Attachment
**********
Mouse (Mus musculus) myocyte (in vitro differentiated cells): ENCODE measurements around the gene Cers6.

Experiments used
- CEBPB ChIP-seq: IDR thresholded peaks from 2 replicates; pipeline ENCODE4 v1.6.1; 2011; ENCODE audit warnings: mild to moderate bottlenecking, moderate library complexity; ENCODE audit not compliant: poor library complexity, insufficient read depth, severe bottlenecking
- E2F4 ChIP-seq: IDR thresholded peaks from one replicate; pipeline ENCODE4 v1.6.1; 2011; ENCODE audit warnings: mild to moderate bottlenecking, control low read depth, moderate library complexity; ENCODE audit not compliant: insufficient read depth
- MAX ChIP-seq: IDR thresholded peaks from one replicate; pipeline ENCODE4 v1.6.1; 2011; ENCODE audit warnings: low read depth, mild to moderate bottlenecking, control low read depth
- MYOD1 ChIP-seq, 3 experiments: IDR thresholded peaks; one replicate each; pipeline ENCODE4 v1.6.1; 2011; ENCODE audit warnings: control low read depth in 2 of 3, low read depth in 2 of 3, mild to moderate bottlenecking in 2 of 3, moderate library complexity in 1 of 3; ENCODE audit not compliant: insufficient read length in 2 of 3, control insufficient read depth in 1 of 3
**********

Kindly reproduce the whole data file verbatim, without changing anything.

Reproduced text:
Mouse (Mus musculus) myocyte (in vitro differentiated cells): ENCODE measurements around the gene Cers6.

Experiments used
- CEBPB ChIP-seq: IDR thresholded peaks from 2 replicates; pipeline ENCODE4 v1.6.1; 2011; ENCODE audit warnings: mild to moderate bottlenecking, moderate library complexity; ENCODE audit not compliant: poor library complexity, insufficient read depth, severe bottlenecking
- E2F4 ChIP-seq: IDR thresholded peaks from one replicate; pipeline ENCODE4 v1.6.1; 2011; ENCODE audit warnings: mild to moderate bottlenecking, control low read depth, moderate library complexity; ENCODE audit not compliant: insufficient read depth
- MAX ChIP-seq: IDR thresholded peaks from one replicate; pipeline ENCODE4 v1.6.1; 2011; ENCODE audit warnings: low read depth, mild to moderate bottlenecking, control low read depth
- MYOD1 ChIP-seq, 3 experiments: IDR thresholded peaks; one replicate each; pipeline ENCODE4 v1.6.1; 2011; ENCODE audit warnings: control low read depth in 2 of 3, low read depth in 2 of 3, mild to moderate bottlenecking in 2 of 3, moderate library complexity in 1 of 3; ENCODE audit not compliant: insufficient read length in 2 of 3, control insufficient read depth in 1 of 3